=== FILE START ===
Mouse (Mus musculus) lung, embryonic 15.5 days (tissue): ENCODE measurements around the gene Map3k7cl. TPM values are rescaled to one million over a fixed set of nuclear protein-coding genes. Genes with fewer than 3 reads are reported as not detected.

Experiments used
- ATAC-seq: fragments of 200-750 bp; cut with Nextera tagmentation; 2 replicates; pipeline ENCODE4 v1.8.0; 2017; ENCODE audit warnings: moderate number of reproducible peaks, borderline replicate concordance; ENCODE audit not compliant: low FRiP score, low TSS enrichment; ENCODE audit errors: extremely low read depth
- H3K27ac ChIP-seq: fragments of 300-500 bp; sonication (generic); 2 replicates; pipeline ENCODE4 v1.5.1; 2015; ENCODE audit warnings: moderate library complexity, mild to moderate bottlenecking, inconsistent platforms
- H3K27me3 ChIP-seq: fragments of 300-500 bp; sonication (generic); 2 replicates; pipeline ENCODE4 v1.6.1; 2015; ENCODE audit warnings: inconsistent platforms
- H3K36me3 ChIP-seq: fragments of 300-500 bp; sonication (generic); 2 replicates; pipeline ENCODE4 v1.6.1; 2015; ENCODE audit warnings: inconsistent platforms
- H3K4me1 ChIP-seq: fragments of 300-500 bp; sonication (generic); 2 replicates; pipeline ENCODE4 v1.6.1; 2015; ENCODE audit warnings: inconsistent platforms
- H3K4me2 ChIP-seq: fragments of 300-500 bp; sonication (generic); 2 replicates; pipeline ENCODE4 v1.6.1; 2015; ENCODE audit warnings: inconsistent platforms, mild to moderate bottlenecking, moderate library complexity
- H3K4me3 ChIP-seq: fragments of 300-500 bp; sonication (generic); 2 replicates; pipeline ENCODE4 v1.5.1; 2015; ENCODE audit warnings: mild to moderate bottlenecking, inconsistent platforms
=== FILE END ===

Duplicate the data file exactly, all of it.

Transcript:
Mouse (Mus musculus) lung, embryonic 15.5 days (tissue): ENCODE measurements around the gene Map3k7cl. TPM values are rescaled to one million over a fixed set of nuclear protein-coding genes. Genes with fewer than 3 reads are reported as not detected.

Experiments used
- ATAC-seq: fragments of 200-750 bp; cut with Nextera tagmentation; 2 replicates; pipeline ENCODE4 v1.8.0; 2017; ENCODE audit warnings: moderate number of reproducible peaks, borderline replicate concordance; ENCODE audit not compliant: low FRiP score, low TSS enrichment; ENCODE audit errors: extremely low read depth
- H3K27ac ChIP-seq: fragments of 300-500 bp; sonication (generic); 2 replicates; pipeline ENCODE4 v1.5.1; 2015; ENCODE audit warnings: moderate library complexity, mild to moderate bottlenecking, inconsistent platforms
- H3K27me3 ChIP-seq: fragments of 300-500 bp; sonication (generic); 2 replicates; pipeline ENCODE4 v1.6.1; 2015; ENCODE audit warnings: inconsistent platforms
- H3K36me3 ChIP-seq: fragments of 300-500 bp; sonication (generic); 2 replicates; pipeline ENCODE4 v1.6.1; 2015; ENCODE audit warnings: inconsistent platforms
- H3K4me1 ChIP-seq: fragments of 300-500 bp; sonication (generic); 2 replicates; pipeline ENCODE4 v1.6.1; 2015; ENCODE audit warnings: inconsistent platforms
- H3K4me2 ChIP-seq: fragments of 300-500 bp; sonication (generic); 2 replicates; pipeline ENCODE4 v1.6.1; 2015; ENCODE audit warnings: inconsistent platforms, mild to moderate bottlenecking, moderate library complexity
- H3K4me3 ChIP-seq: fragments of 300-500 bp; sonication (generic); 2 replicates; pipeline ENCODE4 v1.5.1; 2015; ENCODE audit warnings: mild to moderate bottlenecking, inconsistent platforms